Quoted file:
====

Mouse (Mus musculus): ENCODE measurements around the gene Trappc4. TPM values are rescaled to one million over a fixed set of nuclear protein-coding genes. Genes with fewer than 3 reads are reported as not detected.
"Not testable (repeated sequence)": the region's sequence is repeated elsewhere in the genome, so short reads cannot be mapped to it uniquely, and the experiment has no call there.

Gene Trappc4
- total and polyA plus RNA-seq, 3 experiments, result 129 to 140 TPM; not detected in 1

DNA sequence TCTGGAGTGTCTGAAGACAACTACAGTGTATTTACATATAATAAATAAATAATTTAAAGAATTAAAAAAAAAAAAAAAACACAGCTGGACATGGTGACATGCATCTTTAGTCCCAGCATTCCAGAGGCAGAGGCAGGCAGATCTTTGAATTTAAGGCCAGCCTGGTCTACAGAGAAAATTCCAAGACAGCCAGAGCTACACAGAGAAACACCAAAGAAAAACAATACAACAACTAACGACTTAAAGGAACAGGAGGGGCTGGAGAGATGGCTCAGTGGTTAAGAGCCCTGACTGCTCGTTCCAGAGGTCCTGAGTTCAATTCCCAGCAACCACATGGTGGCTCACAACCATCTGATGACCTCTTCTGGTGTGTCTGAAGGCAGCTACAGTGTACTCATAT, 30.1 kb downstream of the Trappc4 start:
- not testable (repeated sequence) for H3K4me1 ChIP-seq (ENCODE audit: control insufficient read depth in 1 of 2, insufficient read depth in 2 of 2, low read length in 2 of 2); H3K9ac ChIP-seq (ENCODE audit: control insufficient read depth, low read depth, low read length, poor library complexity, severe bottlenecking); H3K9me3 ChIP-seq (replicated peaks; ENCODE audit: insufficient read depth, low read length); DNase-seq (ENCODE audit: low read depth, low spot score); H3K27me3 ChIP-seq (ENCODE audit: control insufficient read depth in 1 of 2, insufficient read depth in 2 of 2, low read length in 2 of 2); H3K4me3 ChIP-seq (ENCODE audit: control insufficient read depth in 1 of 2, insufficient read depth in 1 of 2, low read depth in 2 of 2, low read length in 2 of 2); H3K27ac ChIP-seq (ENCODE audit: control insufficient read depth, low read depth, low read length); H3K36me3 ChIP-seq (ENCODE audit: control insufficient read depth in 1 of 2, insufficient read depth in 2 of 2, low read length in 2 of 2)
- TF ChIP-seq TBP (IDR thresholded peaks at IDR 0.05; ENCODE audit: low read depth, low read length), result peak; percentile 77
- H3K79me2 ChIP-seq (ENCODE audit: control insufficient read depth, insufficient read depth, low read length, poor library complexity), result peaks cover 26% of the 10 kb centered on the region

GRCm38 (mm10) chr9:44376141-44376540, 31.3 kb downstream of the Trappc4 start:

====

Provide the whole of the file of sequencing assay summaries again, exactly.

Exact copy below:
Mouse (Mus musculus): ENCODE measurements around the gene Trappc4. TPM values are rescaled to one million over a fixed set of nuclear protein-coding genes. Genes with fewer than 3 reads are reported as not detected.
"Not testable (repeated sequence)": the region's sequence is repeated elsewhere in the genome, so short reads cannot be mapped to it uniquely, and the experiment has no call there.

Gene Trappc4
- total and polyA plus RNA-seq, 3 experiments, result 129 to 140 TPM; not detected in 1

DNA sequence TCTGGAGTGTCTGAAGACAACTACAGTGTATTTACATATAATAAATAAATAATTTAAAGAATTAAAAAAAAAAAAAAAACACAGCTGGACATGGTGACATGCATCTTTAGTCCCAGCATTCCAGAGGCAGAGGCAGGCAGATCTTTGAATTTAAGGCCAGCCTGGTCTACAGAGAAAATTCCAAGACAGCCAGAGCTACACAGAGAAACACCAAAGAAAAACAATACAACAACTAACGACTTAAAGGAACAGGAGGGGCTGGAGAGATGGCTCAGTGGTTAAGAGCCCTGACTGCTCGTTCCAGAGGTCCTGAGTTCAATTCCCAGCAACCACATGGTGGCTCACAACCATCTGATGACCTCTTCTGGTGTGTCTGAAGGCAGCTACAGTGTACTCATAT, 30.1 kb downstream of the Trappc4 start:
- not testable (repeated sequence) for H3K4me1 ChIP-seq (ENCODE audit: control insufficient read depth in 1 of 2, insufficient read depth in 2 of 2, low read length in 2 of 2); H3K9ac ChIP-seq (ENCODE audit: control insufficient read depth, low read depth, low read length, poor library complexity, severe bottlenecking); H3K9me3 ChIP-seq (replicated peaks; ENCODE audit: insufficient read depth, low read length); DNase-seq (ENCODE audit: low read depth, low spot score); H3K27me3 ChIP-seq (ENCODE audit: control insufficient read depth in 1 of 2, insufficient read depth in 2 of 2, low read length in 2 of 2); H3K4me3 ChIP-seq (ENCODE audit: control insufficient read depth in 1 of 2, insufficient read depth in 1 of 2, low read depth in 2 of 2, low read length in 2 of 2); H3K27ac ChIP-seq (ENCODE audit: control insufficient read depth, low read depth, low read length); H3K36me3 ChIP-seq (ENCODE audit: control insufficient read depth in 1 of 2, insufficient read depth in 2 of 2, low read length in 2 of 2)
- TF ChIP-seq TBP (IDR thresholded peaks at IDR 0.05; ENCODE audit: low read depth, low read length), result peak; percentile 77
- H3K79me2 ChIP-seq (ENCODE audit: control insufficient read depth, insufficient read depth, low read length, poor library complexity), result peaks cover 26% of the 10 kb centered on the region

GRCm38 (mm10) chr9:44376141-44376540, 31.3 kb downstream of the Trappc4 start: